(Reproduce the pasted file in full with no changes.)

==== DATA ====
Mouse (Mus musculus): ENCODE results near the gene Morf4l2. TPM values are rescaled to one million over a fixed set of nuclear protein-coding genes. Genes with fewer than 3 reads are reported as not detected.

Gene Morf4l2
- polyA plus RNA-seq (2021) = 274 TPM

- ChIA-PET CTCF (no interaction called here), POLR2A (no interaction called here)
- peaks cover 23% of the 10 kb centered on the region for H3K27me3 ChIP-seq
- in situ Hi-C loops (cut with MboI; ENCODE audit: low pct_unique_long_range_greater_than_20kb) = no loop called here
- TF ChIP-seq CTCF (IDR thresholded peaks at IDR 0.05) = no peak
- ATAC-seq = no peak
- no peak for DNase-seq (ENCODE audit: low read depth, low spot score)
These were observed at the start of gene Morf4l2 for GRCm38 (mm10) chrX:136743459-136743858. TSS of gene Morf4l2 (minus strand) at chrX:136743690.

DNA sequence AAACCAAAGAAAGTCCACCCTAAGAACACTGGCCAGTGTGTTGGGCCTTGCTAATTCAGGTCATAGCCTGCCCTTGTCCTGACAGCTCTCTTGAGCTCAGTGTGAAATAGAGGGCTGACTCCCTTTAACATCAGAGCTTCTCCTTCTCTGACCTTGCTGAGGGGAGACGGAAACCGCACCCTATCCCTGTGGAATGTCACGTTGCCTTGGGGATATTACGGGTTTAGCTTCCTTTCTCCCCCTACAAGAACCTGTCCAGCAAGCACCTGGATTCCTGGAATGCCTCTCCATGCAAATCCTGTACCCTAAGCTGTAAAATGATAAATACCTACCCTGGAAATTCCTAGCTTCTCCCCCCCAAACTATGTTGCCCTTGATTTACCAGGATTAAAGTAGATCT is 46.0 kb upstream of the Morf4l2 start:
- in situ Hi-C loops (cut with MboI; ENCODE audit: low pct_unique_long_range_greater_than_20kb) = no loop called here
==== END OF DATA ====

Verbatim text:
Mouse (Mus musculus): ENCODE results near the gene Morf4l2. TPM values are rescaled to one million over a fixed set of nuclear protein-coding genes. Genes with fewer than 3 reads are reported as not detected.

Gene Morf4l2
- polyA plus RNA-seq (2021) = 274 TPM

- ChIA-PET CTCF (no interaction called here), POLR2A (no interaction called here)
- peaks cover 23% of the 10 kb centered on the region for H3K27me3 ChIP-seq
- in situ Hi-C loops (cut with MboI; ENCODE audit: low pct_unique_long_range_greater_than_20kb) = no loop called here
- TF ChIP-seq CTCF (IDR thresholded peaks at IDR 0.05) = no peak
- ATAC-seq = no peak
- no peak for DNase-seq (ENCODE audit: low read depth, low spot score)
These were observed at the start of gene Morf4l2 for GRCm38 (mm10) chrX:136743459-136743858. TSS of gene Morf4l2 (minus strand) at chrX:136743690.

DNA sequence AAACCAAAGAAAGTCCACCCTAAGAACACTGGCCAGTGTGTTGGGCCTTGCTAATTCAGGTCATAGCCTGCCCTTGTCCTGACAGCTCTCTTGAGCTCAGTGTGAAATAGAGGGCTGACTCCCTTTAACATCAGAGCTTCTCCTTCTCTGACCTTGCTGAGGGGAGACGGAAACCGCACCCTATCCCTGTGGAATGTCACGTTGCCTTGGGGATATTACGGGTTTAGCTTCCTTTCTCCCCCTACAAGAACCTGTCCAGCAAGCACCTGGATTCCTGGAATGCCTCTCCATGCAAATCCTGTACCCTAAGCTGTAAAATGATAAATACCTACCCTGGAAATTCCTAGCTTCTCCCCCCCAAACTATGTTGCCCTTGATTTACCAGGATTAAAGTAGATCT is 46.0 kb upstream of the Morf4l2 start:
- in situ Hi-C loops (cut with MboI; ENCODE audit: low pct_unique_long_range_greater_than_20kb) = no loop called here